Tullow had earmarked September as the month for final closure to the long-running saga which concerns the Lake Albert-based assets it acquired from Canadian firm, Heritage Oil, last year. While technically still on track to meet that target, the latest hitch is likely to see the issue carry on for the foreseeable future.
The Ugandan president has, apparently, objected to the current stabilisation clause in the contract — a standard addition to such contracts, which copper- fastens economic and fiscal agreements.
A spokesperson for Tullow declined to comment on the situation, but it is understood that negotiations are ongoing and a counter-proposal regarding the stabilisation clause has been tabled. Analysts, on the other hand, seem more perturbed with the situation.
“For Tullow, completion of the farm-down isn’t just relevant from a funding perspective, but also in terms of proceeding with the development in Uganda. A further delay to deal completion is, hence, clearly not helpful,” Gerry Hennigan of Goodbody Stockbrokers said.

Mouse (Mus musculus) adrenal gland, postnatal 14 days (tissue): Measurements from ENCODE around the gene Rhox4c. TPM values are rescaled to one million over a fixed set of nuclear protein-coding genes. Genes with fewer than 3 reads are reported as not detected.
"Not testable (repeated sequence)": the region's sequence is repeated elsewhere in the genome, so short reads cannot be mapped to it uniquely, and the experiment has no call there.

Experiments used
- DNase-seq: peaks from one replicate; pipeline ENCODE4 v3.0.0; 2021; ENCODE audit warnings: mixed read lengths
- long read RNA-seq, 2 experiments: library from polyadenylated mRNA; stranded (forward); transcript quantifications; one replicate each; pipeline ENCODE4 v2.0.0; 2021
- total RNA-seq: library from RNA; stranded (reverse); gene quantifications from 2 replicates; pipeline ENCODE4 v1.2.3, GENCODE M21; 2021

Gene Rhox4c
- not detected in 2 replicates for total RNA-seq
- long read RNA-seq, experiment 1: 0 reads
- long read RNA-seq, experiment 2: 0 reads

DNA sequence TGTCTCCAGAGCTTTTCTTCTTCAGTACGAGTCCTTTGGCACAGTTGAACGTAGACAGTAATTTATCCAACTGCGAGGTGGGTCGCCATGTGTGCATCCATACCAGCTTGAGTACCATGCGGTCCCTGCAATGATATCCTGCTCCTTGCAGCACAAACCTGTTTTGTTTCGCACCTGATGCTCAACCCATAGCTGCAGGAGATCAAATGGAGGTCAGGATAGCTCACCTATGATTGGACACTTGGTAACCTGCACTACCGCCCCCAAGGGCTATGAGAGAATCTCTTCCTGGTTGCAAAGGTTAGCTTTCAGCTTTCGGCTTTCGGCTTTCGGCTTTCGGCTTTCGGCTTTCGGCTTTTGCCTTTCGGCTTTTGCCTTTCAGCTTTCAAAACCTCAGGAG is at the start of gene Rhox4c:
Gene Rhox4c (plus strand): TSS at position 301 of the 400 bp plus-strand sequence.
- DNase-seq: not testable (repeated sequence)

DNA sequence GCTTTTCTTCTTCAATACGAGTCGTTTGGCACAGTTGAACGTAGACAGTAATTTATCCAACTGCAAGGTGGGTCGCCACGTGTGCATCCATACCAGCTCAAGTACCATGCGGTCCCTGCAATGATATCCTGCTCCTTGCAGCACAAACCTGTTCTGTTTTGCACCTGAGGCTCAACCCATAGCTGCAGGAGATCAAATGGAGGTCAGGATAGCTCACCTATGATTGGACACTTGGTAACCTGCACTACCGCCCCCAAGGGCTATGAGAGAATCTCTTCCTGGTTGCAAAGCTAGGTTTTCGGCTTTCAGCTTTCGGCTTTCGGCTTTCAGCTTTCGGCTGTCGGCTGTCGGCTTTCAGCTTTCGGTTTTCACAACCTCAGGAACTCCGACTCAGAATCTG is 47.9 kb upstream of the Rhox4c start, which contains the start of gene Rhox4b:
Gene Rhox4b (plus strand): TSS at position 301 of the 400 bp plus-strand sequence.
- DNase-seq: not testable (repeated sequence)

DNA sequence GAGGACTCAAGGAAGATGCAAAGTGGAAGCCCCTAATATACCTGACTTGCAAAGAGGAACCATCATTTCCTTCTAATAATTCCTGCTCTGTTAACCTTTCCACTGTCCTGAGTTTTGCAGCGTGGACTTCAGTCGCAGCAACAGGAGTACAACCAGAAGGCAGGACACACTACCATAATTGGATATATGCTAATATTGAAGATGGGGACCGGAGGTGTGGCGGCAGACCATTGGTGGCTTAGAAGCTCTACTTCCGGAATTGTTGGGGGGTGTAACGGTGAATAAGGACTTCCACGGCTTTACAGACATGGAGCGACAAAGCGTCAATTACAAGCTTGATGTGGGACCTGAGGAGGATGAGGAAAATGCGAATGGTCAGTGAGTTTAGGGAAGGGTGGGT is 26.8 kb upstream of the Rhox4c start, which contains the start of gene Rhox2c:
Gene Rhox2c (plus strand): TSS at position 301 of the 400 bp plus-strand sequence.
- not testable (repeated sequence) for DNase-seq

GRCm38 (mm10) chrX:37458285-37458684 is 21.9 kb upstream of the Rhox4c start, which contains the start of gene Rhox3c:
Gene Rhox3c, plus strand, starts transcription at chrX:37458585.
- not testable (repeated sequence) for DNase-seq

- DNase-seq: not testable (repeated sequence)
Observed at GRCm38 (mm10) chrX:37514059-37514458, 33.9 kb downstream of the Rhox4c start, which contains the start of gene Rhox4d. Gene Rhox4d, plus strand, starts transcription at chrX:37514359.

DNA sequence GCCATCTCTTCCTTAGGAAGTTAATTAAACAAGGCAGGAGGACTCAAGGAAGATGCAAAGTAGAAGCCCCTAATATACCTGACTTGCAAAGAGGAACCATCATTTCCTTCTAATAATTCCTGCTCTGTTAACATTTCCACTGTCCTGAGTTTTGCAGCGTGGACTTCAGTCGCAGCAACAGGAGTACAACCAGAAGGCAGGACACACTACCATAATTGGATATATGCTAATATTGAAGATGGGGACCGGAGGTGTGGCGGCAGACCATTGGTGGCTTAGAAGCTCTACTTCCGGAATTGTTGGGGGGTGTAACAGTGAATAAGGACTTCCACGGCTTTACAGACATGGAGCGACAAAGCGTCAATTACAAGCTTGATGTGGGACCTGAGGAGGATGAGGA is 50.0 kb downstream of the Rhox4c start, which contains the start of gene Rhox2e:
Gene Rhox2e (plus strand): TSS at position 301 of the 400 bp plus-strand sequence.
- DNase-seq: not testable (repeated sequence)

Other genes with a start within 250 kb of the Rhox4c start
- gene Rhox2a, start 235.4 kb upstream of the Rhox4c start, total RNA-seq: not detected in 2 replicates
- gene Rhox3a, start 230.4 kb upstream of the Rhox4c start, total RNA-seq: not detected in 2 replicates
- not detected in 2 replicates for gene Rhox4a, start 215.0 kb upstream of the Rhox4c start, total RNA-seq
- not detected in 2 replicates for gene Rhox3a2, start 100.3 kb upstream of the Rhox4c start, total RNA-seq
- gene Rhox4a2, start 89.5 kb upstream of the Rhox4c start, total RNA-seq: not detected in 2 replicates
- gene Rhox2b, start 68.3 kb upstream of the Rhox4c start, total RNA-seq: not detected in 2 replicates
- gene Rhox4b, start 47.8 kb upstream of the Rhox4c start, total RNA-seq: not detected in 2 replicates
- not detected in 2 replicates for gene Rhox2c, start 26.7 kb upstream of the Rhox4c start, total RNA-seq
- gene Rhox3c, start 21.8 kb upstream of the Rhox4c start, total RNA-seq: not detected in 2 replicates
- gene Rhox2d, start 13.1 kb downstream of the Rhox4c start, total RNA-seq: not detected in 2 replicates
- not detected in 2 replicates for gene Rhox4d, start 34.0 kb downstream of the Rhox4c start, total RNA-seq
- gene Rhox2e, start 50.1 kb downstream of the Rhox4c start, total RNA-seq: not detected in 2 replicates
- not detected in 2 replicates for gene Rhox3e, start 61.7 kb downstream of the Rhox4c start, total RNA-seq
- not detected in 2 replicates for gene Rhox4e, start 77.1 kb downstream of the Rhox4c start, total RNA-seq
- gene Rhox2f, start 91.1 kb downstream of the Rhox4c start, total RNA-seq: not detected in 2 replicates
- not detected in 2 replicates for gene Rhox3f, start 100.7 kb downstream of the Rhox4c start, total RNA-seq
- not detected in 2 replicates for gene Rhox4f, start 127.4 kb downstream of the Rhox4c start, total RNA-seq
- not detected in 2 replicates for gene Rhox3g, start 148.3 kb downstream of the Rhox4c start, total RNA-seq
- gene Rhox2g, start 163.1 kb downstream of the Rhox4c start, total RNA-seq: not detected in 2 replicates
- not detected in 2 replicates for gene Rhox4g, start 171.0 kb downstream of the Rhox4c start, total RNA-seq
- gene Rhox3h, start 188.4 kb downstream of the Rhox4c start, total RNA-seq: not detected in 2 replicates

However, Job Langbroek of Davy Stockbrokers, suggested that the latest development may not prove too much of a hurdle: “The completion of the deal will result in a receipt of $2.9 billion (€2.1bn) to Tullow, completely de-leveraging the group. On the other hand, there is investment of up to $10bn expected in the coming years, so the Ugandans should also be keen to finalise matters.
In unrelated Irish exploration news, Petrel Resources — the John Teeling-chaired AIM-listed oil and gas company — has posted a pre-tax loss of €558,000 for the first six months of this year — up from a loss of €171,000 for the first half of 2010.